In an attempt to win over Artie, Rachel recruits Blaine help her out on a track, which, in the vein of other Glee original tunes, is a sugar rush of pop production. He approves wholeheartedly. Sue comes in to confirm their appearance at the homeless shelter, but Artie tells her no can do; they’re double booked to be on TV. The New Directions are finally in a place to disappoint Sue, but some how it feels all wrong – Artie’s mean isn’t funny, and Sue’s sad is genuine disappointment.

“Let It Snow”:
Artie gets his wish: the Christmas special kicks off with a Star Wars-style intro and segues into black and white footage of Blaine and Kurt in their little chalet reflecting on the weather outside in a charming number that is a sequel to last year’s “Baby It’s Cold Outside.” The retro slickness of the performance is a natural middle ground for the pair’s individual styles and is both effortless and full of seasonal spirit. The two are also logical hosts for Artie’s old-fashioned ode to the holiday.

“My Favorite Things,” “Santa Claus Is Coming to Town,” “Christmas Wrapping”:
The boys are soon joined by more guests bringing song: Mercedes and Rachel stop by for some gift giving and an over-the-top chalet-appropriate Sound of Music sing-a-long. Then Finn and Puck enter, dressed “coincidentally” like Luke Skywalker and Han Solo and try to unlock their inner Springsteen for a cover of the Christmas classic. They’re followed by the Cheerios’ fitting take on the Waitresses’ new wave hit, complete with ribbon dancing and Santa skirts. Itchy the Holiday Elf, a.k.a. Rory in an unfortunate costume, enters last and breaks from Archie’s mold of an overjoyed holiday special to read a more meaningful holiday tale than that of Frosty the Snowman. In fact, it’s the same Bible passage that Linus recites in A Charlie Brown Christmas.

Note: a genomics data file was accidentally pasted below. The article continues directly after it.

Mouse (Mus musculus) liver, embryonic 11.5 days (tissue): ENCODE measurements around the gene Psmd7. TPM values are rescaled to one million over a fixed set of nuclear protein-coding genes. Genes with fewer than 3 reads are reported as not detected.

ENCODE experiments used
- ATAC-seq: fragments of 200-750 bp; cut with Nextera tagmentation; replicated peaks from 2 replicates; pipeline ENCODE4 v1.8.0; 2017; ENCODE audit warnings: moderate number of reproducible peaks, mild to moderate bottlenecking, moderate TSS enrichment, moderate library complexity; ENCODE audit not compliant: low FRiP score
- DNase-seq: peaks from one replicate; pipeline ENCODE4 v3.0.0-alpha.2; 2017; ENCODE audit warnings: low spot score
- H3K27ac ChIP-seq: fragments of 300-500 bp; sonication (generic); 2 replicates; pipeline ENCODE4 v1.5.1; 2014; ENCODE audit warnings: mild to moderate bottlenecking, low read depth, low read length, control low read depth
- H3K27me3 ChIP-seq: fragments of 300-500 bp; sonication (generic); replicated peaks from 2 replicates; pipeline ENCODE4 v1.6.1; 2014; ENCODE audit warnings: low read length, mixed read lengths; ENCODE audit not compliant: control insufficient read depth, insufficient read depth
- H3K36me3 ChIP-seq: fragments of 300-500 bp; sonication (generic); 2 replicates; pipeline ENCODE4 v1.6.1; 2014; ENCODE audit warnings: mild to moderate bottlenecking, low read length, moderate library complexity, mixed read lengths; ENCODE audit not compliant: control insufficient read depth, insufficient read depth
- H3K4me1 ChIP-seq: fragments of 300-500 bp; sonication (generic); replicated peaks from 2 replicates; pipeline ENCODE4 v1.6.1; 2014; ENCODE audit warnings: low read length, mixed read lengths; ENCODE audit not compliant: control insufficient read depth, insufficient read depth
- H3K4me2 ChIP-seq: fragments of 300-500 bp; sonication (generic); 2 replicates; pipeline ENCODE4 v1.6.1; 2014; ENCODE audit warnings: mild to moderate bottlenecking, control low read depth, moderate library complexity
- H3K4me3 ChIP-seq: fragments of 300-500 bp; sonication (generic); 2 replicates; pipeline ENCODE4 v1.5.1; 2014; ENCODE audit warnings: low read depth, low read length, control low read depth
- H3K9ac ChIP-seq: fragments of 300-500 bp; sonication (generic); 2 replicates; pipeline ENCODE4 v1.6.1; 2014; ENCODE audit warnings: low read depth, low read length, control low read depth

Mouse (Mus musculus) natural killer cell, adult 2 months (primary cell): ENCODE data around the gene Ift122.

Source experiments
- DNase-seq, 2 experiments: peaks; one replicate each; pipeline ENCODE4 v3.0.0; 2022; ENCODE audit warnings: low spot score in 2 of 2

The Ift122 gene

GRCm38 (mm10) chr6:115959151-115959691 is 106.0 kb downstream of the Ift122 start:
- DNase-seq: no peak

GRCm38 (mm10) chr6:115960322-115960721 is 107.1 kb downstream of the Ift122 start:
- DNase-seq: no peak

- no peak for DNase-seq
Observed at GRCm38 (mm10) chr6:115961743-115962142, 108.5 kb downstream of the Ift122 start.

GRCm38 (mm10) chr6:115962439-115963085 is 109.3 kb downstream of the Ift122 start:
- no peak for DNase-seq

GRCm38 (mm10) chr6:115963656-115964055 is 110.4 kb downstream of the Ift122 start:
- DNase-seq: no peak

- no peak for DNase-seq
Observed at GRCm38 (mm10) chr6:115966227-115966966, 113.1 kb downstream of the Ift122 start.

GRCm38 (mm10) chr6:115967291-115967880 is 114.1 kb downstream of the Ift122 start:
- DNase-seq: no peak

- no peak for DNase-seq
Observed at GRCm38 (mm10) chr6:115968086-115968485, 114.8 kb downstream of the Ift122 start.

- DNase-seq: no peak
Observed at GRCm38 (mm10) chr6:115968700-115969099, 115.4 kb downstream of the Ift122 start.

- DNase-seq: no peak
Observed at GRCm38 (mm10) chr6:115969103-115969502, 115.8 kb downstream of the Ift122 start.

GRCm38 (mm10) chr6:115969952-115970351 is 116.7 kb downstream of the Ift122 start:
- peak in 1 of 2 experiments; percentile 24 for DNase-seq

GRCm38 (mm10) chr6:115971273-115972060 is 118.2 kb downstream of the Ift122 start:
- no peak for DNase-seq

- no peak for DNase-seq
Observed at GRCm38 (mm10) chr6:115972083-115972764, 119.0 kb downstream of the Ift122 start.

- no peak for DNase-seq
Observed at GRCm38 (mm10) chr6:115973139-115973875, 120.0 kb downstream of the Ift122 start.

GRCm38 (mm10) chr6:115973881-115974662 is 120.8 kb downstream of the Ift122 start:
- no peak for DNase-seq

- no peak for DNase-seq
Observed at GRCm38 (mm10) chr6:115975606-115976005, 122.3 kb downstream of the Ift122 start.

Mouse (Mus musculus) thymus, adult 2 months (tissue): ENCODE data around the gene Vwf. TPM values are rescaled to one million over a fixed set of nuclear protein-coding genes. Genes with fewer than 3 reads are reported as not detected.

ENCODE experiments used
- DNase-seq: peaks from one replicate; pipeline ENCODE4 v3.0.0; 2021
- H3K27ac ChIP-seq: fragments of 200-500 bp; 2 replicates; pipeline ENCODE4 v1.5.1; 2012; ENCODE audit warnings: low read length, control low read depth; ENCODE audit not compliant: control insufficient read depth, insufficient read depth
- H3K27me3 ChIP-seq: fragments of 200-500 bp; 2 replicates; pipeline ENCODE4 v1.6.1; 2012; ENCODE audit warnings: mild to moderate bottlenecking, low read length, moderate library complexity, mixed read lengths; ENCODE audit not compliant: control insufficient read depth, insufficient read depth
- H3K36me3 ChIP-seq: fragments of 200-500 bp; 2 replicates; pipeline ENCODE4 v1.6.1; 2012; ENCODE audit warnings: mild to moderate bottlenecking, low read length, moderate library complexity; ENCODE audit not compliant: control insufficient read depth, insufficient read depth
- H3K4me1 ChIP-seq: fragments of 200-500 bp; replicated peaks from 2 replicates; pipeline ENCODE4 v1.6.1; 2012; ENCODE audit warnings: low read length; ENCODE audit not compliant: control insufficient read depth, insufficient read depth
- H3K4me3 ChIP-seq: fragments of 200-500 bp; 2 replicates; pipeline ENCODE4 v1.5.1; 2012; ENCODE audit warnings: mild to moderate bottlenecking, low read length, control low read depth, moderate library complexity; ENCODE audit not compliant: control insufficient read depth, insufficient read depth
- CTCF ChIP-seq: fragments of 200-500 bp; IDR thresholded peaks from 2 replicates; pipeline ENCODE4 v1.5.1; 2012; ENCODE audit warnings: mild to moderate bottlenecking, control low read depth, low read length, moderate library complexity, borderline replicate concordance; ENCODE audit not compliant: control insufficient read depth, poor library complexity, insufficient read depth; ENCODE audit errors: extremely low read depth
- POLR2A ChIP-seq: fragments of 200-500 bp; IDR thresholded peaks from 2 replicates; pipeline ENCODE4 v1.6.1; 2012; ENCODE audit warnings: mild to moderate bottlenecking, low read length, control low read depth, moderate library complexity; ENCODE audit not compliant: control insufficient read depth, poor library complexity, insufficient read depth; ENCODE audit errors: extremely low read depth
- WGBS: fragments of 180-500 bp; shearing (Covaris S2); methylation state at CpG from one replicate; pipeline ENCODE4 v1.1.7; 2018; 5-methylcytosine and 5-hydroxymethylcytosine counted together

“Do They Know It’s Christmas?”:
Quinn and Sam opted to join Sue at the homeless shelter and take a moment to appreciate the better place she’s in now, just as the rest of the New Directions show up, inspired by Rory’s reading. To show their inspiration through song, they tackle the 1984 Band Aid charity single. The solos are spread around, and the glee club channels the emotion of the original for a fitting vocal cap to the night. After Rachel spent the episode trying to get Finn get her the right things from her Christmas wish list (Finn: “All I want for Christmas is you.” Rachel: “All I want for Christmas is you, too. And five things on that list.” Finn: “Holy crap, I’m dating Kim Kardashian.”), Rachel sheds her egomaniacal side and takes Finn to join Rory and Sam in collecting money for charity. Never fear – she makes sure to toss in a “Happy Hanukkah!” to passersby.

Bottom Line: We would have preferred the entire episode to be the show-within-a-show in the name of keeping the hour focused and avoiding plot lines thrown in for the sake of giving the show’s infinite number of characters something to do. All things considered, though, Glee was able to end 2011 on a relatively high note, considering the lows it’s sunk to this year.